FORMER WASHINGTON STATE standout Brock Motum has been named all-league first team, Domestic Player of the Year and Center of the Year in Australia’s National Basketball League. Motum, who returned to his native Australia after playing his first pro season in Italy last season, ranked fifth in the ABL with 17.5 points and 7.1 rebounds per game. He played center and forward for the Adelaide 36ers.

The 36ers lost in the first round of the playoffs to the New Zealand Breakers, who went on to win the championship. Former WSU player Thomas Abercrombie scored a game-high 19 points for New Zealand (his native country) in the title game. Another former WSU player, Josh Akognon, is reportedly headed to Partizan Belgrade in Serbia after finishing his latest banner season in China. Akognon ranked fifth in the Chinese Basketball Association with 31.5 points per game for Foshan.

ANOTHER FORMER WSU HOOPS star, 40-year-old Mark Hendrickson, is battling for a spot in the Baltimore Orioles' bullpen this spring as he tries to return to the Major Leagues after a two-year absence. The tall lefty saw his first action in a game last week against Tampa Bay, giving up two hits and a run in one inning of work. Hendrickson, who played parts of four seasons in the NBA before heading to baseball, comes into this season with 166 Major League career starts and 1,169 total innings over parts of 10 seasons with five teams. The Mount Vernon native last pitched in the Majors in 2011 with the Orioles.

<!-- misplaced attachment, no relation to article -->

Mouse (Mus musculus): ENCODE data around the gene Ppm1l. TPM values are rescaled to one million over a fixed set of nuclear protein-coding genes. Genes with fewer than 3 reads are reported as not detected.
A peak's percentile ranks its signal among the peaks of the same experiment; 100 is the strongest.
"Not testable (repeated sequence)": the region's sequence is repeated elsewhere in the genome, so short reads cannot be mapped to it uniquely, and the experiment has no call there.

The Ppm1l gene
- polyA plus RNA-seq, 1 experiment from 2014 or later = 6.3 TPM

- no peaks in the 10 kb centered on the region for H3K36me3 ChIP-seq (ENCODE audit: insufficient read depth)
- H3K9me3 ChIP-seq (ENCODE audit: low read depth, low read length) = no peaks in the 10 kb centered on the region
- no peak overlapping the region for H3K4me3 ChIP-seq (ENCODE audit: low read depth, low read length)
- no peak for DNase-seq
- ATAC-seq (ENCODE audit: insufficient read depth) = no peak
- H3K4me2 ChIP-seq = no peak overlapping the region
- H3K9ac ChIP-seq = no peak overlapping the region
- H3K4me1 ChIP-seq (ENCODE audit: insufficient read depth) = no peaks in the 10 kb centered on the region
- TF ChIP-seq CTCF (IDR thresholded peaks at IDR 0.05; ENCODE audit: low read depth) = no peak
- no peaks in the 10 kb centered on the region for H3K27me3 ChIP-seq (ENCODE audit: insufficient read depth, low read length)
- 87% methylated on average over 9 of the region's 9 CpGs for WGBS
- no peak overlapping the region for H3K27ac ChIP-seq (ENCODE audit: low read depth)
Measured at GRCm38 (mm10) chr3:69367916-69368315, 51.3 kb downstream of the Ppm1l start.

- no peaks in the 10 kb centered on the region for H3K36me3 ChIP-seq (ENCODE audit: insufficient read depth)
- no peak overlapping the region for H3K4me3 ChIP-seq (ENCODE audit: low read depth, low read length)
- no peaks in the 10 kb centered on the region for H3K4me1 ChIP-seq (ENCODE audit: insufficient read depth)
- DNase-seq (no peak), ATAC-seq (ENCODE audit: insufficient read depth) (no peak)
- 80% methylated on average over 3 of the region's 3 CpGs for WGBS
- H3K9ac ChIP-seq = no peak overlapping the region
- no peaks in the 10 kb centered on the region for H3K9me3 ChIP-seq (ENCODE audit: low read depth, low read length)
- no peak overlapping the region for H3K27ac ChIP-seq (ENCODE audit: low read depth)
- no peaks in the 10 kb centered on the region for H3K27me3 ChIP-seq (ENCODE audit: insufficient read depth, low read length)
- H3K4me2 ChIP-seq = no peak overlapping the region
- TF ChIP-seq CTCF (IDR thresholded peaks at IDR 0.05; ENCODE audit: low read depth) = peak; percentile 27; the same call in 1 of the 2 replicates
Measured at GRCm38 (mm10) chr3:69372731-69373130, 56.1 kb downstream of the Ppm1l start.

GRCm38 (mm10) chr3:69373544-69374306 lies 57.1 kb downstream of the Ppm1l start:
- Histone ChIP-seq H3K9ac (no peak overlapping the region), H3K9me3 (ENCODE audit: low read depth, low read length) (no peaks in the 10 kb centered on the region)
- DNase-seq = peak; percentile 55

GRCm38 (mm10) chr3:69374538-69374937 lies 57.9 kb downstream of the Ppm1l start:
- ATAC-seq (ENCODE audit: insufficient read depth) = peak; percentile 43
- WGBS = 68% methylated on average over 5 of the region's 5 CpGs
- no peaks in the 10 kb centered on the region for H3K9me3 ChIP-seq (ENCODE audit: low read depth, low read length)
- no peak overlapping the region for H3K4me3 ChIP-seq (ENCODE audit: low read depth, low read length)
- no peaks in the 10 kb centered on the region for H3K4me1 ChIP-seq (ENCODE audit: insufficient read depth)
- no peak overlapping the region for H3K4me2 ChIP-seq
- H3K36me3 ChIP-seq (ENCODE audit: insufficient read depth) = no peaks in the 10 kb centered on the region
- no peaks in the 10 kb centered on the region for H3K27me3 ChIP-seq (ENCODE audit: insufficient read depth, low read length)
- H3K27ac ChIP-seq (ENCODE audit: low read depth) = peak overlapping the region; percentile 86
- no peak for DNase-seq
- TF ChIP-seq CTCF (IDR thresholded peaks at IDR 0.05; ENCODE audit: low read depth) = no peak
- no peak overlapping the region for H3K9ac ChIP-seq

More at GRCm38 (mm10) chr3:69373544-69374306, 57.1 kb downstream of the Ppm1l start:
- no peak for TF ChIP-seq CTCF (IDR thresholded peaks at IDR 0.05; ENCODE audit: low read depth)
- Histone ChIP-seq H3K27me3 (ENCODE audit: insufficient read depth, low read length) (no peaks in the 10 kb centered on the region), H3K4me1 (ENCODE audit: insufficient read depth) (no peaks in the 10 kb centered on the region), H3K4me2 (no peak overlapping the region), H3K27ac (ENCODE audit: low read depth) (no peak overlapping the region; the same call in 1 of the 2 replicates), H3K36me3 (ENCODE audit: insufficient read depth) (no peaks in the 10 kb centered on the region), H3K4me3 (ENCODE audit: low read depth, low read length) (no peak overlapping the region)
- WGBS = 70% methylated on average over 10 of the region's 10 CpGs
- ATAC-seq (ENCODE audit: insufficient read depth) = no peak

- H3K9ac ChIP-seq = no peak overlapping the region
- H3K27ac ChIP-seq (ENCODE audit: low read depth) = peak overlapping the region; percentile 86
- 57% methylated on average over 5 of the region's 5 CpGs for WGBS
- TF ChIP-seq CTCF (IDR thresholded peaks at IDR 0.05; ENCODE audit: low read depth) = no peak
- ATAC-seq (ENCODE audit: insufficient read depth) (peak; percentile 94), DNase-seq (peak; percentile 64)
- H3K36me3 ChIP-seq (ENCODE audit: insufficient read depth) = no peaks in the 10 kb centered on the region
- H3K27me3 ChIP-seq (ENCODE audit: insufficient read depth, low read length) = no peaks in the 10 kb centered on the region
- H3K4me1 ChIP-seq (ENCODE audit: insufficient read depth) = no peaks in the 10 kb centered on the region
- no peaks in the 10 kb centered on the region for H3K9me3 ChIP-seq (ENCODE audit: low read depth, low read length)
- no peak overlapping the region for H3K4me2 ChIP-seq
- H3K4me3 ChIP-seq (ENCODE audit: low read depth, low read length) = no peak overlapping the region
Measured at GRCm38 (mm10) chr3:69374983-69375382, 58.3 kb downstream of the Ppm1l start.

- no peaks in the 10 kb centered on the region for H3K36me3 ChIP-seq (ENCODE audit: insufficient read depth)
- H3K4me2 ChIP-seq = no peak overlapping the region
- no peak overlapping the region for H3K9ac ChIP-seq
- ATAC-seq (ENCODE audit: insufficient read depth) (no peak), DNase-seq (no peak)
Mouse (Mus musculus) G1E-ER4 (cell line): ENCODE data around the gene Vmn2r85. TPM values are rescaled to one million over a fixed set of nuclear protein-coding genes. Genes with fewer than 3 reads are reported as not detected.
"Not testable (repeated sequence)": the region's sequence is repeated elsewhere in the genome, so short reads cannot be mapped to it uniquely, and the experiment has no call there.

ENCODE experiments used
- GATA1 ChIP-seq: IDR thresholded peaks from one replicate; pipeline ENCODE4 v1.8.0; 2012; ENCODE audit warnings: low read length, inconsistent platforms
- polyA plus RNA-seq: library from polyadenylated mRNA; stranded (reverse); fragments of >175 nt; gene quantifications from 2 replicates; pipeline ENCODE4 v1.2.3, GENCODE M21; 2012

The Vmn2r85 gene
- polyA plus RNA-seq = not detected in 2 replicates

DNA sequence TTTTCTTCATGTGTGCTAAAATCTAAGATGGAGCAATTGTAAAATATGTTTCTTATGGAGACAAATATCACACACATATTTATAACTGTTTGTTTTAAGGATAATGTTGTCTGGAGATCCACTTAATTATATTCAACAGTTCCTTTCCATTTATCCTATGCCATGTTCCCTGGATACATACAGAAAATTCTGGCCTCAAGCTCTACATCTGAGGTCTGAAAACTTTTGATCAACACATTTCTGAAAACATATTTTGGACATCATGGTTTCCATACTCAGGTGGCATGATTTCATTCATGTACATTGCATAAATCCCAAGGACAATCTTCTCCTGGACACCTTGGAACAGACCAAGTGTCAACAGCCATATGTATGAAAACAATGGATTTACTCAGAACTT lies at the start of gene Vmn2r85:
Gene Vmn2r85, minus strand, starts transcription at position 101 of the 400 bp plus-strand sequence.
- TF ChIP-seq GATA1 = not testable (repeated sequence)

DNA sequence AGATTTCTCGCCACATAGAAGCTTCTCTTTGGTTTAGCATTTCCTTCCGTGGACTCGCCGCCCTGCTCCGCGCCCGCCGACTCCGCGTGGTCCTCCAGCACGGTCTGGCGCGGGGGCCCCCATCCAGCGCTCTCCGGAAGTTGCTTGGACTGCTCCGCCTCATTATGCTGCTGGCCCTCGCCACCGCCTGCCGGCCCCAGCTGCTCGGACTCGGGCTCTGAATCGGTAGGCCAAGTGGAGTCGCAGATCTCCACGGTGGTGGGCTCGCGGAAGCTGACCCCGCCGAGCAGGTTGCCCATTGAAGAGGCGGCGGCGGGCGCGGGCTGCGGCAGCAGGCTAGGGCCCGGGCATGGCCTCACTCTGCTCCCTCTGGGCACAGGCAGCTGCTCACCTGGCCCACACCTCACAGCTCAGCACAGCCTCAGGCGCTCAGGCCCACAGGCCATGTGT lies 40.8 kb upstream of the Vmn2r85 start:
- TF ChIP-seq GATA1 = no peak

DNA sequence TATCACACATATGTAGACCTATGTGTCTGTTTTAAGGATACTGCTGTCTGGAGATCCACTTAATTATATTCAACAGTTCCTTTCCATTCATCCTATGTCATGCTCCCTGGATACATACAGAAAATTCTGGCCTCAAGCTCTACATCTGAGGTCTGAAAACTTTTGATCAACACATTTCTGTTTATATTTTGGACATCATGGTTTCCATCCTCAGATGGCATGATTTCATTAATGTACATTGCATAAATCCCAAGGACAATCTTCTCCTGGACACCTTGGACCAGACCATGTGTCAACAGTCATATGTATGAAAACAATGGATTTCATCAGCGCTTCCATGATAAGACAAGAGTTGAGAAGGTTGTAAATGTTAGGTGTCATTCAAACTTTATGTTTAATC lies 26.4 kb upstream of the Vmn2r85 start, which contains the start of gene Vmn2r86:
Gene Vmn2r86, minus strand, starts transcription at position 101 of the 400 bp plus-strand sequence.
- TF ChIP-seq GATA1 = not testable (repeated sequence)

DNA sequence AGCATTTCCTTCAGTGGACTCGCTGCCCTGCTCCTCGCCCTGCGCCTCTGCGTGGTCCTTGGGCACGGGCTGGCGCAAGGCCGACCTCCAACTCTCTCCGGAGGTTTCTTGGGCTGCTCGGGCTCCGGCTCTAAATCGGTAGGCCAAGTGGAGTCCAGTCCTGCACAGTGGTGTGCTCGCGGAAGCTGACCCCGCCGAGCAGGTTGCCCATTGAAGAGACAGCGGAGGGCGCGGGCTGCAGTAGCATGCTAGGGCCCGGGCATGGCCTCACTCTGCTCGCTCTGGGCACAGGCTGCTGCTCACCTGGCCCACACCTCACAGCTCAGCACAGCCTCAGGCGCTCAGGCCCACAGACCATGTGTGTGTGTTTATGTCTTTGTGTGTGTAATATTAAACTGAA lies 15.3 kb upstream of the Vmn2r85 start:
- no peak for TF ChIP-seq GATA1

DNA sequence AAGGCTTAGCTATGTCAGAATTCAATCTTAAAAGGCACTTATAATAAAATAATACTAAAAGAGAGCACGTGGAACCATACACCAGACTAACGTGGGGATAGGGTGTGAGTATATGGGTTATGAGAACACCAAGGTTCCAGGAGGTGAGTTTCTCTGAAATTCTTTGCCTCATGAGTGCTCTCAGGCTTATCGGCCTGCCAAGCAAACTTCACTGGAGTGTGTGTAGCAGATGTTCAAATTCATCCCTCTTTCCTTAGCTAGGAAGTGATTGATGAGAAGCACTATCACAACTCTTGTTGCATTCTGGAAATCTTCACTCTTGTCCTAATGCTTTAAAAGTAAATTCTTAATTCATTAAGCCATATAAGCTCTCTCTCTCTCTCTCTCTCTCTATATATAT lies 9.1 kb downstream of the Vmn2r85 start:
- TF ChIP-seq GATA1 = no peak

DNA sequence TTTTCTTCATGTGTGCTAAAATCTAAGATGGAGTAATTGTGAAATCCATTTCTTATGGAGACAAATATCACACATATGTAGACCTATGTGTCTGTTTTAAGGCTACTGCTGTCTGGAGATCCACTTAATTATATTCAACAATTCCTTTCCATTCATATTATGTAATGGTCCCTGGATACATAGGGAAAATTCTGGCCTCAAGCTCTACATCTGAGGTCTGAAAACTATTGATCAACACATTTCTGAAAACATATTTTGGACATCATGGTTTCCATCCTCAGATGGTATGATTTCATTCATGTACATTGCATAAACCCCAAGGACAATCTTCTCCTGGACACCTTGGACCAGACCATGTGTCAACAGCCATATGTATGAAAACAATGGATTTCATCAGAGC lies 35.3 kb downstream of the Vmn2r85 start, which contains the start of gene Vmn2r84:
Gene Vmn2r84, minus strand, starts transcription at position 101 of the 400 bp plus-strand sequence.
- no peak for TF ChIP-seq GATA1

ON A FINAL NOTE, best wishes and congratulations are in order for Chris Shaw, the hard-working WSU grad who has been covering Cougar football for us since last summer. Yesterday was his last one on the beat for us. He's moving to Seattle to join KIRO-FM Radio. Starting March 21, Chris will anchor weekend news every half hour from 4 a.m. to noon. He'll also be training for editing posts and other responsibilities.

"This is one of the most gratifying parts of -- giving Murrow College students and graduates an opportunity to develop and then seeing them build off that foundation," said CF.C managing editor Barry Bolton. "Chris continues a long line of CF.C alums who are making tracks in the media world."